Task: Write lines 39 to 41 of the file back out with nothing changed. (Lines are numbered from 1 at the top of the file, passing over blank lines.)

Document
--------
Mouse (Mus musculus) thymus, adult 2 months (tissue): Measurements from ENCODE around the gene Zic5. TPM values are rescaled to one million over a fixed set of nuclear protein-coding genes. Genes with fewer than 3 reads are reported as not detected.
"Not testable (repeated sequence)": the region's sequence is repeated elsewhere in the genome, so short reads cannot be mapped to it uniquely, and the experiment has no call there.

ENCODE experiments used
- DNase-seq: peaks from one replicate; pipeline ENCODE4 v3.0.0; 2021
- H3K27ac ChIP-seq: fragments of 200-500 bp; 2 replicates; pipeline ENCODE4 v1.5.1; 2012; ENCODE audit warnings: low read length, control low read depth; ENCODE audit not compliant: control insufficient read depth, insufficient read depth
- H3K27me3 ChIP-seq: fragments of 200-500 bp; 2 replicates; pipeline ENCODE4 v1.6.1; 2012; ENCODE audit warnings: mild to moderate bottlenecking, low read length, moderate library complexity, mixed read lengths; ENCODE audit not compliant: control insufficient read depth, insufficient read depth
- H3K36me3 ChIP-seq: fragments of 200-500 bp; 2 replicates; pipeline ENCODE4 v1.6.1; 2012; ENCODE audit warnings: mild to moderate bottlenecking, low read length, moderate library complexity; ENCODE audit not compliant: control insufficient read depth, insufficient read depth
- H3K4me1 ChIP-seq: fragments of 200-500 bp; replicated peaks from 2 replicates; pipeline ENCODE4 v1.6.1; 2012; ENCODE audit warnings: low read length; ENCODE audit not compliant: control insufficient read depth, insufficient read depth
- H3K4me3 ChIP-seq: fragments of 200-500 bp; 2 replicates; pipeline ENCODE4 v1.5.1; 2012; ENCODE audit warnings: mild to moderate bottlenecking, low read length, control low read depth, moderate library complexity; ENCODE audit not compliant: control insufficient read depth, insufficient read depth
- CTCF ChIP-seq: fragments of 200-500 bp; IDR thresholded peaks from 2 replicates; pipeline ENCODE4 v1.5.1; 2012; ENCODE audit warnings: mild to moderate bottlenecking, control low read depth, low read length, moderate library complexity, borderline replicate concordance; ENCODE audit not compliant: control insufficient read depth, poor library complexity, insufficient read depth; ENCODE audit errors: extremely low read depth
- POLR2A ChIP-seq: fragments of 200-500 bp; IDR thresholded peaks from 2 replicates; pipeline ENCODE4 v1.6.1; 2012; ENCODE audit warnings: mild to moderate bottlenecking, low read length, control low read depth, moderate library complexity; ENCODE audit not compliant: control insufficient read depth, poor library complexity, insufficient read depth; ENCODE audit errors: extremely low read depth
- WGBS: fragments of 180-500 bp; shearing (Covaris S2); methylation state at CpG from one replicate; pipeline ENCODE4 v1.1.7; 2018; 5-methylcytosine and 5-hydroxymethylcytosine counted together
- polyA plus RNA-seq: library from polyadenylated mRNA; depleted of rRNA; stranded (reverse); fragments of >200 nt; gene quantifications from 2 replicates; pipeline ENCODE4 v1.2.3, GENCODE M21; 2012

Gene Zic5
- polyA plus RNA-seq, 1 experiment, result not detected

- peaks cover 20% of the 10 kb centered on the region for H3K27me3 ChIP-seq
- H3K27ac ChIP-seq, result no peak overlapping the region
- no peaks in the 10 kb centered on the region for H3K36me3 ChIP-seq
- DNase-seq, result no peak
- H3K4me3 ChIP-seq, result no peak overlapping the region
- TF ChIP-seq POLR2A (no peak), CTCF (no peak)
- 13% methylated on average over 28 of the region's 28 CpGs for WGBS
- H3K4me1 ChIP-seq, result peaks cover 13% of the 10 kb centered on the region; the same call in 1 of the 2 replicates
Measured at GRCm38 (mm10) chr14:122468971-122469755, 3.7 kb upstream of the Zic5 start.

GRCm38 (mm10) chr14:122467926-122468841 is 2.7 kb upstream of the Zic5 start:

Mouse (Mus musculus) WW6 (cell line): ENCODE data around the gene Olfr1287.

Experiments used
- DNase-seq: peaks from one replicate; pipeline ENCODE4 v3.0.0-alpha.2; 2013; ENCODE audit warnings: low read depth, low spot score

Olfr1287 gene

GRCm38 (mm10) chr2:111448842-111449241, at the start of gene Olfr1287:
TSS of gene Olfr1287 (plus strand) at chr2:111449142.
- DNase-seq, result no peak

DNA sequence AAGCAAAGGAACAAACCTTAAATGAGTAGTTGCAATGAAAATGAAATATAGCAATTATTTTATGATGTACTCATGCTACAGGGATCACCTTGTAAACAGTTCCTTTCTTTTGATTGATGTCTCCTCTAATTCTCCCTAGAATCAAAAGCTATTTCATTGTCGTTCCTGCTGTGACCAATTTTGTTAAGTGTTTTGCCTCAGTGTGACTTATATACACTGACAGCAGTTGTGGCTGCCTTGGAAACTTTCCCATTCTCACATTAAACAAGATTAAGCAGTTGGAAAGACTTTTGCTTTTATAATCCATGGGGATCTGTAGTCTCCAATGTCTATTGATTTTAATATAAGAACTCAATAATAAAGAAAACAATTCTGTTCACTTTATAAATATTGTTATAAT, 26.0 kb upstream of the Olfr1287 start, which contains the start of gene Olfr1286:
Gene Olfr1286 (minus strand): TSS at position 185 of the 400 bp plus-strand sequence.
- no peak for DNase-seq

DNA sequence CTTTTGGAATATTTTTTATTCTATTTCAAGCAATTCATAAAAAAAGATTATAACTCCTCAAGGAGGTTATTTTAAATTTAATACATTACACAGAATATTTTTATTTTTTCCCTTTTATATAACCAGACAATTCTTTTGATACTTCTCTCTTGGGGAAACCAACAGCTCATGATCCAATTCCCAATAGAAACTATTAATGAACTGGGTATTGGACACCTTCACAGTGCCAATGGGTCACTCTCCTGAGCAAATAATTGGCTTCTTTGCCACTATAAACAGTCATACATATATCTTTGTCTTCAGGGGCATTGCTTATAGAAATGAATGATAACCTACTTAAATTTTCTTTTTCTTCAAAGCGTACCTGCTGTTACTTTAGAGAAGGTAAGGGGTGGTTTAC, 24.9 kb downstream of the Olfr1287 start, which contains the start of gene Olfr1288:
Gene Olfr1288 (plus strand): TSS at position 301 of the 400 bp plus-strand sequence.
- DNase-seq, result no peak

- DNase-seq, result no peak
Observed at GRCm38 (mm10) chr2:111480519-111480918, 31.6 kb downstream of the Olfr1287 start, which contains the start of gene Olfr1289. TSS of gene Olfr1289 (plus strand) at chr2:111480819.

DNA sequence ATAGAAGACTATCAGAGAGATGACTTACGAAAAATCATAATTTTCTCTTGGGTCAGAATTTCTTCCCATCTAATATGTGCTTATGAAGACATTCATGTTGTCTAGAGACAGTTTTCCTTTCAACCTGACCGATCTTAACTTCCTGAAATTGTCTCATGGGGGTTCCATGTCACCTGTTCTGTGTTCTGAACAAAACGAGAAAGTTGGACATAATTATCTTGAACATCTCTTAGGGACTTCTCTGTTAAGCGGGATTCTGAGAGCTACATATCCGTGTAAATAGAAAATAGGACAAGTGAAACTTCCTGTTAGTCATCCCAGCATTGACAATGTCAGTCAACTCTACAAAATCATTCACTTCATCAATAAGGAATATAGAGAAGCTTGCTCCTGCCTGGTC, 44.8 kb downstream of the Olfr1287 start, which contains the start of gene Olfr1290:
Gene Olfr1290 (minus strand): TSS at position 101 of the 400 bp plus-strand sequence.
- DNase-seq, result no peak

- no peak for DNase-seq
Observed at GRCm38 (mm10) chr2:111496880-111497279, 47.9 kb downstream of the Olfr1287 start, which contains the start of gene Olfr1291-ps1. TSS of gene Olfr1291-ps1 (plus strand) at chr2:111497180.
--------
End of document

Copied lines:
- DNase-seq, result no peak
Observed at GRCm38 (mm10) chr2:111480519-111480918, 31.6 kb downstream of the Olfr1287 start, which contains the start of gene Olfr1289. TSS of gene Olfr1289 (plus strand) at chr2:111480819.

DNA sequence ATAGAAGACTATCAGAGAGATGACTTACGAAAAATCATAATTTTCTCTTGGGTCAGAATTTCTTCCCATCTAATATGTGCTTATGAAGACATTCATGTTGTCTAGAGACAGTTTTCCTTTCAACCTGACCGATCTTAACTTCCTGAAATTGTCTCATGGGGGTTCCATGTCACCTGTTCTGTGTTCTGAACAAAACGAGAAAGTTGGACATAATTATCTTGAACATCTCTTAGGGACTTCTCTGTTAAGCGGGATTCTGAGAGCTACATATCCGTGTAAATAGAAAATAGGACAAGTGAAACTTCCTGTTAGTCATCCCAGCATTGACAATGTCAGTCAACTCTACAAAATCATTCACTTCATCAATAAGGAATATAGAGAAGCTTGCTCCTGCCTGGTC, 44.8 kb downstream of the Olfr1287 start, which contains the start of gene Olfr1290: